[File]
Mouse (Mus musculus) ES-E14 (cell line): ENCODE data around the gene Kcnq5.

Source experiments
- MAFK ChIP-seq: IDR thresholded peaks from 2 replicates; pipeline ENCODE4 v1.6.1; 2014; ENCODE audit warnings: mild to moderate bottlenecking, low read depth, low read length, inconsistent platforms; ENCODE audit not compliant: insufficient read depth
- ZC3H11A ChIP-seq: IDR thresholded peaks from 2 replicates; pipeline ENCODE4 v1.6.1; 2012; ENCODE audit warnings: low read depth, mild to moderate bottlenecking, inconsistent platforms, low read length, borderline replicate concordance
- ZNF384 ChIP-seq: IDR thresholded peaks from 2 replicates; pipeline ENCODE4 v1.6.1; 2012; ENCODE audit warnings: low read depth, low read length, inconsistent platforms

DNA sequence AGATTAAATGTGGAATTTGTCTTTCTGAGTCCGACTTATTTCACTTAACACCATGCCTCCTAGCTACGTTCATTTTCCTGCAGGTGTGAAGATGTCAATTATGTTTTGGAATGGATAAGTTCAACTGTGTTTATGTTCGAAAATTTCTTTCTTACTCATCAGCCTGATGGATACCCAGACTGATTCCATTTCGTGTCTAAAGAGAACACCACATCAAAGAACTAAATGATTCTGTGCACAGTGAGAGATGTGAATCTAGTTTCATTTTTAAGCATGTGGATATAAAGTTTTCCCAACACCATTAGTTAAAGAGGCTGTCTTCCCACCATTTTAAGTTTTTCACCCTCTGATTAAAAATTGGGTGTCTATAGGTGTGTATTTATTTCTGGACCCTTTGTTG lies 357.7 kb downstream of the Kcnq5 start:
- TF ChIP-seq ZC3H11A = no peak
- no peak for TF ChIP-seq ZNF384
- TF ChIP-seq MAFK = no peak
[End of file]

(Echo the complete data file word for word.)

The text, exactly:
Mouse (Mus musculus) ES-E14 (cell line): ENCODE data around the gene Kcnq5.

Source experiments
- MAFK ChIP-seq: IDR thresholded peaks from 2 replicates; pipeline ENCODE4 v1.6.1; 2014; ENCODE audit warnings: mild to moderate bottlenecking, low read depth, low read length, inconsistent platforms; ENCODE audit not compliant: insufficient read depth
- ZC3H11A ChIP-seq: IDR thresholded peaks from 2 replicates; pipeline ENCODE4 v1.6.1; 2012; ENCODE audit warnings: low read depth, mild to moderate bottlenecking, inconsistent platforms, low read length, borderline replicate concordance
- ZNF384 ChIP-seq: IDR thresholded peaks from 2 replicates; pipeline ENCODE4 v1.6.1; 2012; ENCODE audit warnings: low read depth, low read length, inconsistent platforms

DNA sequence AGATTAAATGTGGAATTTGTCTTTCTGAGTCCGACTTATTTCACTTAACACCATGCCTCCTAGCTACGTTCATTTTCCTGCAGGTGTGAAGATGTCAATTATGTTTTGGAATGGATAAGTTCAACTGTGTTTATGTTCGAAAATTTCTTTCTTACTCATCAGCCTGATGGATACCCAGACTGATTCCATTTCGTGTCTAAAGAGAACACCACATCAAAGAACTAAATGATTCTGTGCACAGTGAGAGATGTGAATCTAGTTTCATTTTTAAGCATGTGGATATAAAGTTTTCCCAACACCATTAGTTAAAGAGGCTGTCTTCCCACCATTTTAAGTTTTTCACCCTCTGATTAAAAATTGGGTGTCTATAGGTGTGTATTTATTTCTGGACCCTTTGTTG lies 357.7 kb downstream of the Kcnq5 start:
- TF ChIP-seq ZC3H11A = no peak
- no peak for TF ChIP-seq ZNF384
- TF ChIP-seq MAFK = no peak